Leo Saldanha, Founding Trustee and Coordinator, Environment Support Group, Bengaluru, shared that public hearings were not made mandatory till 1997 EIA notification, and were held at the discretion of administration. The 1997 EIA notification marked the beginning of democratisation of environment clearance. The public hearing provisions in the draft notification have completely abandoned the great promise in 243 z(d) and 243 z(e) of the Constitution, which deals with district planning committees and metro political planning committees. EIA as an instrument has always been manipulated to political will. Environment governance should be nested with rural and urban governance.

The National Environment Policy dictum was to follow the recommendations of Govindrajan Committee, which says that environmental clearances act as a hindrance to development. The Draft EIA 2020 suppresses the rights of people, especially adivasis and coastal communities.

“Draft EIA is India’s Environment George Floyd’s movement”, said Ashish Kothari, Founder-member, Kalpavriksh, Pune. Environment has been considered nominal when compared to the notions of development. There is need to challenge the notion of development and necessary to rethink about development, progress and well being in the ambit of environmental ecosystem.

Notion of environmental justice has not been a part of the draft EIA 2020 and it is intertwined with issues of social and economic injustice. The SDG8 of Economic Growth is inherently contradictory since economic growth has caused global environment problems. There is an increase in the merging of state and private entities and the resources are taken away from the communities who have managed it for centuries.

Ajit Kumar Singh, Additional District and Sessions Judge, Bihar, while highlighting the centralised draft mentioned that Article 48A obligates the state to endeavour to protect and improve the environment and to safeguard the forest and wildlife of the country. The people of this democracy concern the environment as evident by 1.8 million public suggestions received by Environment Ministry for this draft. Singh highlighted the judgement of the Supreme Court in the case Alembic Pharmaceuticals Ltd v. Rohit Prajapati & Ors, Civil Appeal No. 1526 of 2016, which stated the post facto clearances are antithetical to environment jurisprudence and is detrimental to the environment.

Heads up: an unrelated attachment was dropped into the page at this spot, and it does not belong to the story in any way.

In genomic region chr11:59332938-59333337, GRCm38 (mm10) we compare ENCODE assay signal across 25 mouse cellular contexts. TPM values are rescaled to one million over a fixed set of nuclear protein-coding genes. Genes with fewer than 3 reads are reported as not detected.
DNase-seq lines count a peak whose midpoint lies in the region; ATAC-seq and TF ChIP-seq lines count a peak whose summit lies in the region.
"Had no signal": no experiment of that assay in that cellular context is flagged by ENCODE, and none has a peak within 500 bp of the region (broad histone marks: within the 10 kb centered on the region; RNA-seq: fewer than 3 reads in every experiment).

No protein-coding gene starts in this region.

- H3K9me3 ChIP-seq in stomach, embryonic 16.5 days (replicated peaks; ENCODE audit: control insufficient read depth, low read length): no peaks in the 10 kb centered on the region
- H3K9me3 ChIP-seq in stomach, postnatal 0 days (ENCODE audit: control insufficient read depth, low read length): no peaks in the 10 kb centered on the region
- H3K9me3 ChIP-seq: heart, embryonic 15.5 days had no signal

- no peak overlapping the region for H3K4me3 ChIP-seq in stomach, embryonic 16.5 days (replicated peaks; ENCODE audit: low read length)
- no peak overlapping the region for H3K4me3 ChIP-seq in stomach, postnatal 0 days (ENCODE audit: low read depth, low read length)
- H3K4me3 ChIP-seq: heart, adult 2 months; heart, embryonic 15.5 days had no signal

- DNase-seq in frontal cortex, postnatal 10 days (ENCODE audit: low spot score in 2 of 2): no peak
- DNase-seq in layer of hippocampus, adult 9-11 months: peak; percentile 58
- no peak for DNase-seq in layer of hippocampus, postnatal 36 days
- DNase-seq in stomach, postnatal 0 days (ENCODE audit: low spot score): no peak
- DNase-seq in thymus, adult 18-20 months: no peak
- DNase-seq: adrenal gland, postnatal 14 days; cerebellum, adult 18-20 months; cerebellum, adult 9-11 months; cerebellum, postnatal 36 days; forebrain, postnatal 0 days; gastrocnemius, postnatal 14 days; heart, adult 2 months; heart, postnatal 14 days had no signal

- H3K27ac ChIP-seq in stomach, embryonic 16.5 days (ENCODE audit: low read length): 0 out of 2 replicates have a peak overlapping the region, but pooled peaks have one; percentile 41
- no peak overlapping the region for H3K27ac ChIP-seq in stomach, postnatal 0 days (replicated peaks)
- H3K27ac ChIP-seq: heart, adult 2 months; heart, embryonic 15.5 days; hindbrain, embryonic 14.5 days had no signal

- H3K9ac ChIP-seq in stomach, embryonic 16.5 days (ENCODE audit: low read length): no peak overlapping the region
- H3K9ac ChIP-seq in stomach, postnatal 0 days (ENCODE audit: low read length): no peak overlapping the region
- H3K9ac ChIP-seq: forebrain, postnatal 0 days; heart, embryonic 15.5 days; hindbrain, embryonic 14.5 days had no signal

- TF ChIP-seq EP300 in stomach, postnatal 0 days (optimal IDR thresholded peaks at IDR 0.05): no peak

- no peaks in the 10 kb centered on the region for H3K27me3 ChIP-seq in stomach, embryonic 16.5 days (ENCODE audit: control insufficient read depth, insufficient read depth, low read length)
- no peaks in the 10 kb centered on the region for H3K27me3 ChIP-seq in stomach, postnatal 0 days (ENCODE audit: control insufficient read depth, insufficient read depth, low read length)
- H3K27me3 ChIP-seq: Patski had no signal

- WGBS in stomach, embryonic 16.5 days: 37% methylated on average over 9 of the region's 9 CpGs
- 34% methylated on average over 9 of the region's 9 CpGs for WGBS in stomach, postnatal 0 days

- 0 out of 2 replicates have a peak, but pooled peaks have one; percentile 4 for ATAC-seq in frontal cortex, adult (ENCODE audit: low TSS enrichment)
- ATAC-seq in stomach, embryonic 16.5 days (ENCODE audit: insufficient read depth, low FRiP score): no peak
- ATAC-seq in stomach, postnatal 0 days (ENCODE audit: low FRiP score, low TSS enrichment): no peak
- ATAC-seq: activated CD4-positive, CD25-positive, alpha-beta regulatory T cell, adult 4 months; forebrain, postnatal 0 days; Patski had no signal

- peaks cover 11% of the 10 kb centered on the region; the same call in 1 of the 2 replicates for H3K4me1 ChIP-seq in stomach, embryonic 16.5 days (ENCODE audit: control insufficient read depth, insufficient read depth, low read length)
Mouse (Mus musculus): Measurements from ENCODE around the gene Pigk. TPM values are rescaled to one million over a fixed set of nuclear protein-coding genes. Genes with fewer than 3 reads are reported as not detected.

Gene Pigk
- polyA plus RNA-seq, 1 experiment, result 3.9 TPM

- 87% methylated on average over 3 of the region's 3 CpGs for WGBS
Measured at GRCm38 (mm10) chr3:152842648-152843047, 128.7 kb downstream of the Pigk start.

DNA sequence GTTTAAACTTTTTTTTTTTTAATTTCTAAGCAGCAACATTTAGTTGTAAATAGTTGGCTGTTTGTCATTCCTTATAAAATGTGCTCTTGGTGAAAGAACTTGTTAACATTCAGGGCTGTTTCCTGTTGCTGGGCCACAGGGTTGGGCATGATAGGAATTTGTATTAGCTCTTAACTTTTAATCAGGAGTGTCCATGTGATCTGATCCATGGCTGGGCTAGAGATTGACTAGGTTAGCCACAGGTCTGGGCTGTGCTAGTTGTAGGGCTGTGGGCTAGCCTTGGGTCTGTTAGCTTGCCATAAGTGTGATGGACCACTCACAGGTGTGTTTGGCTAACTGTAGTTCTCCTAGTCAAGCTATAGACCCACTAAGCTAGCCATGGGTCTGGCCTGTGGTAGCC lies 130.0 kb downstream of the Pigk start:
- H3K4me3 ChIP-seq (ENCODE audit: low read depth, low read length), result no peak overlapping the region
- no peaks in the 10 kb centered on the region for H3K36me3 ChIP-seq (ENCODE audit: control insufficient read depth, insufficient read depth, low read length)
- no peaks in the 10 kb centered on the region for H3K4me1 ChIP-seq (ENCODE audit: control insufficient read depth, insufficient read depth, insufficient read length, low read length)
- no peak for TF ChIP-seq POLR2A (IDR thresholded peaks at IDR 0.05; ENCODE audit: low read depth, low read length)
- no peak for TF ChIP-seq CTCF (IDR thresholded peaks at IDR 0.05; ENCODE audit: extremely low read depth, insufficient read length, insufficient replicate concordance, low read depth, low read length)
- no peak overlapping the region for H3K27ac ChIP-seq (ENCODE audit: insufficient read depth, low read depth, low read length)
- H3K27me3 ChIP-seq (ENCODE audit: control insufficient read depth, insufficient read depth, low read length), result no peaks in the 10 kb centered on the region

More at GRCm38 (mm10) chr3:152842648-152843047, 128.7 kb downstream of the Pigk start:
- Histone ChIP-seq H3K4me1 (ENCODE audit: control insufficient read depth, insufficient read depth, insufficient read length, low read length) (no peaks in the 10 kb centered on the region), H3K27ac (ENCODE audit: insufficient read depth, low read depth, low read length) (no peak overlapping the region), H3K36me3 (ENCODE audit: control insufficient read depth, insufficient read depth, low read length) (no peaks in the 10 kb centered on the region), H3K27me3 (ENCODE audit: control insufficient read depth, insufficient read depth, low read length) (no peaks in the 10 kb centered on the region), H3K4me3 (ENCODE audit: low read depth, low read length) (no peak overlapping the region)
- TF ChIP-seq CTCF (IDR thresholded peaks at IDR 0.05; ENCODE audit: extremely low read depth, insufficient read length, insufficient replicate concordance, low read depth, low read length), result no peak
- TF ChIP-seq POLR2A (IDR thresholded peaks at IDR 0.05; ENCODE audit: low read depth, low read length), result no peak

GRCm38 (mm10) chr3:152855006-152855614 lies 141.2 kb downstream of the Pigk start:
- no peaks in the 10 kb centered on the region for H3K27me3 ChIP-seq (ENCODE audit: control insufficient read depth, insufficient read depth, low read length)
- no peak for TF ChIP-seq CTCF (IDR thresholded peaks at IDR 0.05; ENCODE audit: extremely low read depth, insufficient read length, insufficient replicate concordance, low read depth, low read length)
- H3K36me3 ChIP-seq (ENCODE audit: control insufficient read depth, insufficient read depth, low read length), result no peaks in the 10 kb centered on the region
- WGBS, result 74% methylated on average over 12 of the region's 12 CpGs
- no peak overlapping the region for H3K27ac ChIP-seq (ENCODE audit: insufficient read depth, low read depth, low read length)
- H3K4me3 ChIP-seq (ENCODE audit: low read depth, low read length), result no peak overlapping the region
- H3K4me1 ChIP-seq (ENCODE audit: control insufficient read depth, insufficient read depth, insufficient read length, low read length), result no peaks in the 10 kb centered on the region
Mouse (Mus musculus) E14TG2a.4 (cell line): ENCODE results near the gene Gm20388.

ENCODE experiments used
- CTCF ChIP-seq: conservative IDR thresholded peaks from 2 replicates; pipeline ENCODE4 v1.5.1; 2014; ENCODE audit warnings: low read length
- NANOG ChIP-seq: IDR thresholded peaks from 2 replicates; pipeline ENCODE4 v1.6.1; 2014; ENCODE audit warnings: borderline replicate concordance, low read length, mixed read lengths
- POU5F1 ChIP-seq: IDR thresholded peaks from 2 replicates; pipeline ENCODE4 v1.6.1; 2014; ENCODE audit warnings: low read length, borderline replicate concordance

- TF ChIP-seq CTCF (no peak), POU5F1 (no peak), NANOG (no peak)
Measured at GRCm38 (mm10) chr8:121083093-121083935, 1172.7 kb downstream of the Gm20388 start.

The legal framework of the Environmental Protection Act, 1986 and judicial pronouncements should be considered before releasing the final draft.


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Sara Suresh, student of Symbiosis Law School, Pune, shared the report “City in the Forest: The Birth and Growth of Indian Institute of Technology-Madras” by Chennai Solidarity Group in 2013, which states that during the time period of 2001–2013, IIT Madras was granted environment clearance by sending a mere apology. The draft EIA notification mandates the project proponent to submit compliance report once in a year, which seems problematic, as evident by the incidents of LG Polymers in Vishakhapatnam, Vapi in Gujarat, Oil India Limited blowout in Assam and illegal mining in the forest of Dehing Patkai Elephant Reserve.

Dr Walter Fernandes, Director, North Eastern Social Research Centre, Guwahati, said that a weak EIA has been made weaker through this draft and this situation demands massive mobilisation of people. There exists no shortcut to protect the livelihood of people and environment. Both these aspects are interlinked and the draft fails to consider the same.

Prof Kamna Sachdeva, Associate Professor, Department of Energy and Environment, TERI SAS, New Delhi, Madhu Sarin, Environmentalist and Land Rights Activist and Member, Campaign for Survival and Dignity, and Brajesh Kumar Dubey, Associate Professor, Indian Institute of Technology (IIT), Kharagpur, also participated in the discussions.